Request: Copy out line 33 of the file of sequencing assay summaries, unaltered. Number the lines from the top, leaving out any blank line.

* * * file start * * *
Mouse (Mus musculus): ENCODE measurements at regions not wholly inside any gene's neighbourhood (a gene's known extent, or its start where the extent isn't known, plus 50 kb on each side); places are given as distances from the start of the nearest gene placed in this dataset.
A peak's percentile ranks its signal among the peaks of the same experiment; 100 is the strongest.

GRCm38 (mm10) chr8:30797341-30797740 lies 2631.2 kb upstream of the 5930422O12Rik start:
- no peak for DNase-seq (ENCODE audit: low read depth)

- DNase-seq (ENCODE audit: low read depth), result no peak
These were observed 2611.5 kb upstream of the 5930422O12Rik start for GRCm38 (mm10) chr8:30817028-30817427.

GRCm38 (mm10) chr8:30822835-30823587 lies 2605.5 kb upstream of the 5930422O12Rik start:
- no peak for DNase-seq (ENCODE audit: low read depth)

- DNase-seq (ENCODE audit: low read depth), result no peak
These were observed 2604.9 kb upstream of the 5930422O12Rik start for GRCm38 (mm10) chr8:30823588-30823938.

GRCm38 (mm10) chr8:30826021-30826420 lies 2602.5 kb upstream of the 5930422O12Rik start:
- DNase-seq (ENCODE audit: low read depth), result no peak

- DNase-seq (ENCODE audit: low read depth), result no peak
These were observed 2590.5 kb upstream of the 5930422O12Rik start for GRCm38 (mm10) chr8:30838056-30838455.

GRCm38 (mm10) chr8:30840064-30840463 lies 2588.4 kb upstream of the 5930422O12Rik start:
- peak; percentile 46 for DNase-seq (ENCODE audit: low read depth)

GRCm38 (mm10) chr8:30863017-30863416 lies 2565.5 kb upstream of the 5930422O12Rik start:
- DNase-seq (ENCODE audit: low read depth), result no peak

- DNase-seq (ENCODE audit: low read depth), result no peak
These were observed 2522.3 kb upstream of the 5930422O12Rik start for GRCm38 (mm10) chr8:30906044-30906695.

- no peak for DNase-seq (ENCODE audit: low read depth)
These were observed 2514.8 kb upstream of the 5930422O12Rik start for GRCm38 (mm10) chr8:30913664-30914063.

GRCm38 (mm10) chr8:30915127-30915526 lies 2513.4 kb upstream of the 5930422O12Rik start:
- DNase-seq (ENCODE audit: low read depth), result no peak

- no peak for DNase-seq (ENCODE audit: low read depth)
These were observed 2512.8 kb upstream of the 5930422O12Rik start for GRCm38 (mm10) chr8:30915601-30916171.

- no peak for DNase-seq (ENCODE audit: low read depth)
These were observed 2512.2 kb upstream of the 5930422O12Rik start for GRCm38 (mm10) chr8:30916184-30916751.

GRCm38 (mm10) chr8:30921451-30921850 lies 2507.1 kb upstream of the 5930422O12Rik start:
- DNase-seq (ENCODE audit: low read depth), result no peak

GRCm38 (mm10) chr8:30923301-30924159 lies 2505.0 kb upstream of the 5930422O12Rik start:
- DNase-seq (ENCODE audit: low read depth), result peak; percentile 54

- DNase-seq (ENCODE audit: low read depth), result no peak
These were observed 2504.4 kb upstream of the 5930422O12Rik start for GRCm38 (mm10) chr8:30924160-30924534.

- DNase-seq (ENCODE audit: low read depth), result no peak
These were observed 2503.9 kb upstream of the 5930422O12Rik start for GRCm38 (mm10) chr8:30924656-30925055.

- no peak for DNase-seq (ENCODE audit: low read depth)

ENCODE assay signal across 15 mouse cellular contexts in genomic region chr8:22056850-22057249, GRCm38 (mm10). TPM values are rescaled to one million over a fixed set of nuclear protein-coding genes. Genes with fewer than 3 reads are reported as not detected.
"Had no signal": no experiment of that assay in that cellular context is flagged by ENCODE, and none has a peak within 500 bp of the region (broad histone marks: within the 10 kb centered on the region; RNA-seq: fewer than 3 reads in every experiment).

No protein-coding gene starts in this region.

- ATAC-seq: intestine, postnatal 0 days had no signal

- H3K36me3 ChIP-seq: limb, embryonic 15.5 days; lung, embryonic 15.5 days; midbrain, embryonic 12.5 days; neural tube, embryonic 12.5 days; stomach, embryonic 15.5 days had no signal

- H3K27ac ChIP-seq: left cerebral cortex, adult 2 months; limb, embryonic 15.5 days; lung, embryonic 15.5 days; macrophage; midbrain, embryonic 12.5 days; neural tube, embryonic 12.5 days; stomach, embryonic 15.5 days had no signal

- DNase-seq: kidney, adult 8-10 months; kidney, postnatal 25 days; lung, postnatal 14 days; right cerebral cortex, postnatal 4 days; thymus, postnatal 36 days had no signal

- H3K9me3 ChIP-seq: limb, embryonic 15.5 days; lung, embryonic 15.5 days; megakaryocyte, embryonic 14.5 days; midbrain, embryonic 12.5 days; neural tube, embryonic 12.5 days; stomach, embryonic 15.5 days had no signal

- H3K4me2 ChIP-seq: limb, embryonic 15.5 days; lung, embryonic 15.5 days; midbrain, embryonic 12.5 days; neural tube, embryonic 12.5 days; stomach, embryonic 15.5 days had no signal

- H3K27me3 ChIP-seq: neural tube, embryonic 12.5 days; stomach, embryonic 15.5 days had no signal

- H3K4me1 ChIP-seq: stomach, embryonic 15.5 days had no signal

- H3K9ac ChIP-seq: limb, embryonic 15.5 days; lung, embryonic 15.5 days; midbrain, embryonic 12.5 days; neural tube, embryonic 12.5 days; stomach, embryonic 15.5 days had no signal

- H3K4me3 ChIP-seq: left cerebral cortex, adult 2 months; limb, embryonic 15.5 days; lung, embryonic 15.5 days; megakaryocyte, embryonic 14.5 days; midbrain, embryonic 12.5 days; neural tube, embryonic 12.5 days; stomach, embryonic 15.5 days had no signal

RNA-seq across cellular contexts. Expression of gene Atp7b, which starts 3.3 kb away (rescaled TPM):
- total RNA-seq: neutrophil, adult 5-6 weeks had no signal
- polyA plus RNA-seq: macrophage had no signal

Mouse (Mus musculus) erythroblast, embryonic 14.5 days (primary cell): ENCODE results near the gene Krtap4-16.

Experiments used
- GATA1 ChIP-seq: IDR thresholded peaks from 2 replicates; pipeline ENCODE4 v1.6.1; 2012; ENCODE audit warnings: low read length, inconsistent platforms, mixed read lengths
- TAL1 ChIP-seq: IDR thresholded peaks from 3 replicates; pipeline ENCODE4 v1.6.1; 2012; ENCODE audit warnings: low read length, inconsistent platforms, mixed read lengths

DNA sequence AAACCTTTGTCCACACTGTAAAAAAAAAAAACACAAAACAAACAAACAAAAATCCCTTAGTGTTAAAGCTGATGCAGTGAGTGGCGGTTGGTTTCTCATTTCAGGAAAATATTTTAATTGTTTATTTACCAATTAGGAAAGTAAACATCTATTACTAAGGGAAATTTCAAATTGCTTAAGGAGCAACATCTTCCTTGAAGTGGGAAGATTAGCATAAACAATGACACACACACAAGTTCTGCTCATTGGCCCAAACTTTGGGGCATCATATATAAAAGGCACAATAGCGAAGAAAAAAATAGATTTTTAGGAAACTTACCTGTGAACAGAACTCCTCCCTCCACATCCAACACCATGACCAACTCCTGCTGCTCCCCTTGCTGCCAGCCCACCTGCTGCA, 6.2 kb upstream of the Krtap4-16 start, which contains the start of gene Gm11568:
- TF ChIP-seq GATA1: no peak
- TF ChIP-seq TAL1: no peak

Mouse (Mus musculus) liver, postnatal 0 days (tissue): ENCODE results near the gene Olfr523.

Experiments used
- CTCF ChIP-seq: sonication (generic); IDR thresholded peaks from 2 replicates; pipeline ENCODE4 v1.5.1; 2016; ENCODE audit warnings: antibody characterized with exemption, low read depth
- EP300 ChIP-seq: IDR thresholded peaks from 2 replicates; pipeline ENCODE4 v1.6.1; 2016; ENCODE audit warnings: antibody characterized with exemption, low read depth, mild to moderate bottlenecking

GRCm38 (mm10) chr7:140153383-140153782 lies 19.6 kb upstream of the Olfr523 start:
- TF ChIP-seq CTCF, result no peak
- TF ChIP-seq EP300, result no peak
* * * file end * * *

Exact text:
- DNase-seq (ENCODE audit: low read depth), result no peak